Meat & Livestock News

Renewed Pork Trade: Russia’s First Shipment to China Since 2008


  • After a 15-year hiatus due to African Swine Fever concerns, Russia has recommenced pork exports to China with a shipment of 27 metric tons.
  • The embargo was lifted in September 2023, allowing Russia to re-enter the world’s largest pork market.
  • Aiming for a 5% share of China’s pork imports, Russia has shifted from dependency on imports to achieving self-sufficiency and now seeks to expand its export footprint.

On Thursday, Russia marked a significant milestone by dispatching 27 metric tons of pork to China, resuming exports after nearly 15 years. This development follows the lifting of a ban by Beijing, initially imposed in response to concerns over African Swine Fever, showcasing a renewed opportunity for Russian pork in the world’s largest pork market.

The shipment, overseen by Russia’s veterinary and phytosanitary authority, Rosselkhoznadzor, on March 7, signifies the culmination of persistent efforts to reintegrate Russian pork into the Chinese market. The embargo’s removal last year by China, a major pivot in the agricultural trade landscape, underscores the potential for expanding bilateral trade relations.

China, renowned as the foremost importer and producer of pork, has traditionally sourced its pork and offal from countries like Brazil, Spain, Canada, the United States, Denmark, and the Netherlands. Russia’s re-entry into this market is poised to introduce a new dynamic, given its remarkable journey from reliance on pork imports to achieving self-sufficiency and embracing an exporter status over the past two decades.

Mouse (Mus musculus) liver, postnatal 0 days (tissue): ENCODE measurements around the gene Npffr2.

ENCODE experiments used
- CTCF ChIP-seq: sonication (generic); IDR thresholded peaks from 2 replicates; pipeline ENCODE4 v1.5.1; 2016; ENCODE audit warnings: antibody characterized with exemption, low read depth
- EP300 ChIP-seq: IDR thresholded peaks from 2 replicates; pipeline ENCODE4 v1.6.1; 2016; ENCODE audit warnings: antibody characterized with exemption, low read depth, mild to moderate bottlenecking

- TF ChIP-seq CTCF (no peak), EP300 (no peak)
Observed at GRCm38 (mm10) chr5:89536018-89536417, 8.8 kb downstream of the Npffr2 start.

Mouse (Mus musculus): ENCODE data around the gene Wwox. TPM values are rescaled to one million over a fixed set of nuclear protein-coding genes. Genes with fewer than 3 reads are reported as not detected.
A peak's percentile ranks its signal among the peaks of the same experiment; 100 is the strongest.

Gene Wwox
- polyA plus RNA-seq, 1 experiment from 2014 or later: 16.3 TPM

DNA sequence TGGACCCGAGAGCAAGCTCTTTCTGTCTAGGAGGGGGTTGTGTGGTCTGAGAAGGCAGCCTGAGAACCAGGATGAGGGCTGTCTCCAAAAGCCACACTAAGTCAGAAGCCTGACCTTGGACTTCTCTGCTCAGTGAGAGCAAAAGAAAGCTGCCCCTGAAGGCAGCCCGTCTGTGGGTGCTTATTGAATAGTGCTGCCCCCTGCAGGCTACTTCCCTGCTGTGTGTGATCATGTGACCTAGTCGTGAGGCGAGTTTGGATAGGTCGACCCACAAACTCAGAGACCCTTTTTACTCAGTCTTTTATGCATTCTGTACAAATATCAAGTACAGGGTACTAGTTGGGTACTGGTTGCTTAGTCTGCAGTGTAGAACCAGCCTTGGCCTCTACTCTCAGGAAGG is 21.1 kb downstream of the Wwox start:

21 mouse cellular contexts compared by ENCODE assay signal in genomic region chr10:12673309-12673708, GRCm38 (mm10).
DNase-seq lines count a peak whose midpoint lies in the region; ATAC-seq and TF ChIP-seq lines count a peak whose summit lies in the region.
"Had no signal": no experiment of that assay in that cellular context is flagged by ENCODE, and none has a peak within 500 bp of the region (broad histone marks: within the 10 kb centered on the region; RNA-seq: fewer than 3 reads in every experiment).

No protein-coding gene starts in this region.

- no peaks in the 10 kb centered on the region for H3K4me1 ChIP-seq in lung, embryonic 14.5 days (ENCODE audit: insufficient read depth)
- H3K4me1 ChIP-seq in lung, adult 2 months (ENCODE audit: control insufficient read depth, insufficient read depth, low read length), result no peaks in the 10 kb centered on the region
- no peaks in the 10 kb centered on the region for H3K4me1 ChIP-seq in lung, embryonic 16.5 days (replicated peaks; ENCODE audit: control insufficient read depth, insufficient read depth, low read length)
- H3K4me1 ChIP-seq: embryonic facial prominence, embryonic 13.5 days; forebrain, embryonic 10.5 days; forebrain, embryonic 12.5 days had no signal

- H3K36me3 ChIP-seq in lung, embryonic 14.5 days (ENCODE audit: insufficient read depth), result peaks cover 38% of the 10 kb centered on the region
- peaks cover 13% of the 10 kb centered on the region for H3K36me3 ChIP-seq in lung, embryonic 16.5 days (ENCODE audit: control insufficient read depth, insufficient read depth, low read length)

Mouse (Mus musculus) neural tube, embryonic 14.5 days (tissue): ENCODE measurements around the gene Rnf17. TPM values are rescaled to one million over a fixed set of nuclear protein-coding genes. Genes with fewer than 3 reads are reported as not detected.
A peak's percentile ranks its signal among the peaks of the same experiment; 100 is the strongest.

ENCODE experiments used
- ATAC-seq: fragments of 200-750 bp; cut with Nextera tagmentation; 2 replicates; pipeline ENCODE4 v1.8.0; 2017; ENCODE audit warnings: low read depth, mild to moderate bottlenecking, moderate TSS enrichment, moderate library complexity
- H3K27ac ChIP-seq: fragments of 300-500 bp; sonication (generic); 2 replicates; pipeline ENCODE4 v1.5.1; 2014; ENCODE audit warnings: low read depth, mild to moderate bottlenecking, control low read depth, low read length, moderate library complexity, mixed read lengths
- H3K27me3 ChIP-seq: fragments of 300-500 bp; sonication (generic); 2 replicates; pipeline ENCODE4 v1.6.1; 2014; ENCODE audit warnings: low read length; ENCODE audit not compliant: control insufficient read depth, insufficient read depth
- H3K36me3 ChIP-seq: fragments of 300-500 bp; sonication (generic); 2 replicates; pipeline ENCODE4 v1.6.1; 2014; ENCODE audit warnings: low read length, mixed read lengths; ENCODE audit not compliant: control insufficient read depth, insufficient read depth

With an export volume of approximately 255,000 tonnes in the previous year, reflecting a 66% increase, Russia’s agricultural ministry and the Russian National Union of Pig Breeders are optimistic about capturing a significant share of the Chinese pork import market.

The global outlook for pork production in 2024 has been adjusted downwards by the U.S. Department of Agriculture, with a 1% reduction to 114.2 million tons anticipated, influenced by decreased production in China, the EU, and Brazil. This recalibration also extends to global pork exports for 2024, expected to decline by 2% due to intensified competition for a contracting Chinese import market.

Amidst escalating geopolitical tensions, notably the conflict in Ukraine which has strained Russia-West relations to a degree not seen since the Cuban Missile Crisis, Russia’s strategic pivot towards China stands out. Despite the imposition of Western sanctions, trade between Russia and China has thrived, achieving a record high of $240 billion last year, indicating a robust and resilient partnership.